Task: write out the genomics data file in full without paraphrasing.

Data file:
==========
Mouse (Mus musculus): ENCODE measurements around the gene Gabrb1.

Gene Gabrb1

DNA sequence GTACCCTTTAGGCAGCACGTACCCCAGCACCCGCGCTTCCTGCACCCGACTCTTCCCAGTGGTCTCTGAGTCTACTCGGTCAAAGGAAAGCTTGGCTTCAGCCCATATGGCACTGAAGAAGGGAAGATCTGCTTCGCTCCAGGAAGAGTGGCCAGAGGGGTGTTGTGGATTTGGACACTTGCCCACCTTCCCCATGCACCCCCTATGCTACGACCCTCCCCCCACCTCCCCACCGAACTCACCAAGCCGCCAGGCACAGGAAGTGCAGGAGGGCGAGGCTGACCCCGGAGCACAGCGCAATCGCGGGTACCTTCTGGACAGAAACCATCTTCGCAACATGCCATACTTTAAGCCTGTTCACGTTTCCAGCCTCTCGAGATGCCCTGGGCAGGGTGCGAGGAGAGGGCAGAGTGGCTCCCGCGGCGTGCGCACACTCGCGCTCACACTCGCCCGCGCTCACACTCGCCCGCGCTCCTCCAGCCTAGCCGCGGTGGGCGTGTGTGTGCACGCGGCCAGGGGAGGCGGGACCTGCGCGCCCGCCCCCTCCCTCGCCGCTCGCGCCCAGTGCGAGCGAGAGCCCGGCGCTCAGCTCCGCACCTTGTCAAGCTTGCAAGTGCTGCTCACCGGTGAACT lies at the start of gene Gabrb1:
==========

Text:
Mouse (Mus musculus): ENCODE measurements around the gene Gabrb1.

Gene Gabrb1

DNA sequence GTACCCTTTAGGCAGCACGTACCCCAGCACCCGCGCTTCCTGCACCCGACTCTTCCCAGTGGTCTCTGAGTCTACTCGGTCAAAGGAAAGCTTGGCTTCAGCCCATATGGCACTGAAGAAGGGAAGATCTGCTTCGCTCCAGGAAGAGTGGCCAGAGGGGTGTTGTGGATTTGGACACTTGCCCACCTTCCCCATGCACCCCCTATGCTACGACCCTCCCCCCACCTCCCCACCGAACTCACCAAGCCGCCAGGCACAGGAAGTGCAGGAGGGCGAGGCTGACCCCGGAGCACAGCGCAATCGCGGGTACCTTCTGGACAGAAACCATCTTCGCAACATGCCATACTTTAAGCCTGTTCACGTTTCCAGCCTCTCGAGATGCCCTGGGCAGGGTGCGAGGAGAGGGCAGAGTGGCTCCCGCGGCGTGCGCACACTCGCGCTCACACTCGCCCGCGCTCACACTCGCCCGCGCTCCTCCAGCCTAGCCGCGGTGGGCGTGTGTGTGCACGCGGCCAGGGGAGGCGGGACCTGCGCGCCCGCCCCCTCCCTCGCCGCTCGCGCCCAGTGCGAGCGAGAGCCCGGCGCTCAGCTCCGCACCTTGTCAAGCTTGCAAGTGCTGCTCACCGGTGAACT lies at the start of gene Gabrb1: